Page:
An Interview with Legendary Spanish Chef Juan Mari Arzak Reply

Juan Maria Arzak

Miami–Juan Mari Arzak, the legendary Spanish chef who helped spark a revolution in his homeland in the 1970s — not so much modernizing, but futurizing Basque cuisine and paving the way for later Spanish visionaries such as Ferran Adriá, that mad scientist of foams, airs and deconstructions — greets you in the lobby of the Metropolitan Hotel on Collins Avenue with a kiss on each cheek. And also a warning.

It’s after noon, but he has just gotten out of bed. “I’m not very hungry yet. There was a lot of traveling yesterday,” says Arzak, who at 72, with his wispy white hair and his gentle demeanor, might seem like any grandfatherly figure on vacation and out of place among the hipsters who are here to blow it out like they’re starring in their own MTV videos. But this grandfather can teach the youngsters a thing or two about living it up.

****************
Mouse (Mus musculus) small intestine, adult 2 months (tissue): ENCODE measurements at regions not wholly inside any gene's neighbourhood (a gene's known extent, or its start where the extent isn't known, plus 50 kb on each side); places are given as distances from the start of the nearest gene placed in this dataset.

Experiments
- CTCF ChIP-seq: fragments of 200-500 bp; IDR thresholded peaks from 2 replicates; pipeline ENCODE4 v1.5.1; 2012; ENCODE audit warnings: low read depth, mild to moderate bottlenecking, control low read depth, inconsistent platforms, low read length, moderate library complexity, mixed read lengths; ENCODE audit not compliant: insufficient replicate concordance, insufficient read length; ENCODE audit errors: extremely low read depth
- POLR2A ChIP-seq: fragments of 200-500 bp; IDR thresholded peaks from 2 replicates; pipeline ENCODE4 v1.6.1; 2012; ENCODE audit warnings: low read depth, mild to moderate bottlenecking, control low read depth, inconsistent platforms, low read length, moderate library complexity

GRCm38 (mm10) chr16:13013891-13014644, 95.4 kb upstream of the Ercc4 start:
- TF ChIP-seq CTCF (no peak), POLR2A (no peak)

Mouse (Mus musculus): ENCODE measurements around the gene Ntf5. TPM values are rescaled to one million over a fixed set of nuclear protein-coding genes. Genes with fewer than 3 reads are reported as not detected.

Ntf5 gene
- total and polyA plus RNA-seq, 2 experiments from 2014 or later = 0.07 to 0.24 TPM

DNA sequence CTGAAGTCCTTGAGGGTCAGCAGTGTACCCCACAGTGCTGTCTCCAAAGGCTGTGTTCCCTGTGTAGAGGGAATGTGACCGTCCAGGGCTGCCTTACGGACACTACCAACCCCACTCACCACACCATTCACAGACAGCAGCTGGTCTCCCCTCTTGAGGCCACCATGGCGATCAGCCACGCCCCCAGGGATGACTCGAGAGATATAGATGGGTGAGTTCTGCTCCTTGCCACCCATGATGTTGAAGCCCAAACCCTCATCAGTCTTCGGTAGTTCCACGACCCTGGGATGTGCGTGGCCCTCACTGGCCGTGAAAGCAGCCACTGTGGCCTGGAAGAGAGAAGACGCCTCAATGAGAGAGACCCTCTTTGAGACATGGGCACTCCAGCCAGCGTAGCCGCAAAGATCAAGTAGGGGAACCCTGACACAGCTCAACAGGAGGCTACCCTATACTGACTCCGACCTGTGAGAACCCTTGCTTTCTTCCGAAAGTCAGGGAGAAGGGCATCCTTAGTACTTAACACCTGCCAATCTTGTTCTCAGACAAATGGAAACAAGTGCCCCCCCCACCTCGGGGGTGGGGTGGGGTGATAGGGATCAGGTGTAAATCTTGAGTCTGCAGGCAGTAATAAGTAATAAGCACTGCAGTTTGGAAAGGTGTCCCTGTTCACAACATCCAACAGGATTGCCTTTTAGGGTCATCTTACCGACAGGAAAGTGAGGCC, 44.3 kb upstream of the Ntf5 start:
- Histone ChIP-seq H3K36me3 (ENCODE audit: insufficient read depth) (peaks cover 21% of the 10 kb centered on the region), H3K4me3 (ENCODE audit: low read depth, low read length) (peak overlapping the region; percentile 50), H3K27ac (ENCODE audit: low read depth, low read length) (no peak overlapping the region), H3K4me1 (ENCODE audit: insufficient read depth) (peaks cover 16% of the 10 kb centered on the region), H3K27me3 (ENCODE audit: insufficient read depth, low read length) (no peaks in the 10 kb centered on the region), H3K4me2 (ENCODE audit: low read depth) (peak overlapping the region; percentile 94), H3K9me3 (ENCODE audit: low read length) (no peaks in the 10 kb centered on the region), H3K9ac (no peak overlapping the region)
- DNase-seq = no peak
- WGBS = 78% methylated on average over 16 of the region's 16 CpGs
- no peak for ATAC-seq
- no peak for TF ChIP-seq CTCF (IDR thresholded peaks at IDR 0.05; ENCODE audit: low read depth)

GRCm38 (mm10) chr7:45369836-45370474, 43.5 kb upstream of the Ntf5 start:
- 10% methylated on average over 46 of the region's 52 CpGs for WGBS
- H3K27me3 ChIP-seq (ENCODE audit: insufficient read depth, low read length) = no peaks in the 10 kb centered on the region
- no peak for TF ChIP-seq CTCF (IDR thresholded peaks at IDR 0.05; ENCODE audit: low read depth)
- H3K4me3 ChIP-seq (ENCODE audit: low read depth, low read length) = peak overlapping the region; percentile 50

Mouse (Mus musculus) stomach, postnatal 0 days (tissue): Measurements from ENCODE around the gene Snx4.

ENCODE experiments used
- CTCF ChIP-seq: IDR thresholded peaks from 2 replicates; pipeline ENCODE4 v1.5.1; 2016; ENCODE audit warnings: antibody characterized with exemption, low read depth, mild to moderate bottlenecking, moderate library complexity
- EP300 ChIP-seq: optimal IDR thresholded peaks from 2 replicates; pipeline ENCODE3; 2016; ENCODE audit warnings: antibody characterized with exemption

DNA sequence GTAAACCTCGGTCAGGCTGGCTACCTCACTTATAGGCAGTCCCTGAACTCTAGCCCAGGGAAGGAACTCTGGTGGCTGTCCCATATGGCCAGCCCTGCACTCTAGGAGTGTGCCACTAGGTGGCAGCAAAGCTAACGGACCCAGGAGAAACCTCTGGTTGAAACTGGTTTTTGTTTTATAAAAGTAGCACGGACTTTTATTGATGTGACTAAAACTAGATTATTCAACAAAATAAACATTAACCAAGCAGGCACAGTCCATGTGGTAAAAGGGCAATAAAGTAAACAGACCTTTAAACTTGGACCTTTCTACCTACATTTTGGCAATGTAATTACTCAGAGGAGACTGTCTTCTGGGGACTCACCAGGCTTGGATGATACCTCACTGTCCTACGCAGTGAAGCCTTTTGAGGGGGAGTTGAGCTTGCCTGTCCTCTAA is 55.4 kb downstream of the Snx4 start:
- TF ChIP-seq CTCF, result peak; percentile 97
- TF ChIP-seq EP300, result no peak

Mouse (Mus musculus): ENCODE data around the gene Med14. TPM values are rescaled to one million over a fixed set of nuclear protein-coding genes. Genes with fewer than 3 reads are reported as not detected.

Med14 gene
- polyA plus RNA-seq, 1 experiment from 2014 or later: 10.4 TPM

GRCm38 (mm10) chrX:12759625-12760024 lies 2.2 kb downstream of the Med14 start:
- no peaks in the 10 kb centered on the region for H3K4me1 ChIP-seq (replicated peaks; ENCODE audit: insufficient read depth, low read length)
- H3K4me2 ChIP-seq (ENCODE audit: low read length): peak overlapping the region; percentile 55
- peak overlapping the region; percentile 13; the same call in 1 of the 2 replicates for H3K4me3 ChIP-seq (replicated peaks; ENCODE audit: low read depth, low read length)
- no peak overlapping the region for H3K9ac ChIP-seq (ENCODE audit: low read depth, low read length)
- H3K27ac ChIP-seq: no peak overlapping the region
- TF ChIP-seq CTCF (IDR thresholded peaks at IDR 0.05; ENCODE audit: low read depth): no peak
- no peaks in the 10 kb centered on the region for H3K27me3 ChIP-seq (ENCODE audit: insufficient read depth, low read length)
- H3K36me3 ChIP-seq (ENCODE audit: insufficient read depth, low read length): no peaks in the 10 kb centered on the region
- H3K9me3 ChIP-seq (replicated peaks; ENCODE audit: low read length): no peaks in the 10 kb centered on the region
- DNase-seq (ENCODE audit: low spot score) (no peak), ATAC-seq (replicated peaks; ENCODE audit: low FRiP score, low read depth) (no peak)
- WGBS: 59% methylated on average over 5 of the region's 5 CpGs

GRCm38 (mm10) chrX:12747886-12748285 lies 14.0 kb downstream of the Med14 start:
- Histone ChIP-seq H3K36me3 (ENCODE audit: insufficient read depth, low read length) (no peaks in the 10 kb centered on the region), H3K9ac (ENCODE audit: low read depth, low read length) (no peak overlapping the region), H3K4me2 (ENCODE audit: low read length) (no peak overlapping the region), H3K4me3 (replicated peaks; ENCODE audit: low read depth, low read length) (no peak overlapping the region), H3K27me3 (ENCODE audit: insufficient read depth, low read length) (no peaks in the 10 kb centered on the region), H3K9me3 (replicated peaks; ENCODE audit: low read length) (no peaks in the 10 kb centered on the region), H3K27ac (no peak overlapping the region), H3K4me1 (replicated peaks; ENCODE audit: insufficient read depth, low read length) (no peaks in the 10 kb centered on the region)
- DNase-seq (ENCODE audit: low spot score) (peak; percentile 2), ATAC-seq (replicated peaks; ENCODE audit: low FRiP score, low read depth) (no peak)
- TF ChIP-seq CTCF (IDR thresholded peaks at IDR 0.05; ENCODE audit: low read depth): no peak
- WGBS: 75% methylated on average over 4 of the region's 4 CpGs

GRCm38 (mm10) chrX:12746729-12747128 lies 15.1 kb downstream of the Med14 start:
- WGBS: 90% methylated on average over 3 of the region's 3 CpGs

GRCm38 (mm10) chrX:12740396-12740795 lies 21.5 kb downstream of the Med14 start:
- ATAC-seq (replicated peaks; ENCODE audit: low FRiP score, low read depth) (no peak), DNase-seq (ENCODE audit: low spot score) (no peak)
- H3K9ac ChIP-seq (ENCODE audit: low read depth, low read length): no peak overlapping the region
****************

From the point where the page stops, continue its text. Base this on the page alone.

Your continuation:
“Maybe just a little jamón,” he says when you’re seated for coffee. Straightaway, the chef at the hotel’s Traymore restaurant, which specializes in seafood, sends out a glistening plate of the finest Pata Negra, which appears nowhere on the menu. Then Arzak gets a hankering for gambas, instructing the waiter to make sure the kitchen doesn’t overcook them.

Read more here:

Arzaks Basque Chefs

Doyen of Spanish chefs, Juan María Arzak. On the other side of the shelf his daughter, Elena, perhaps Spain’s finest woman chef.



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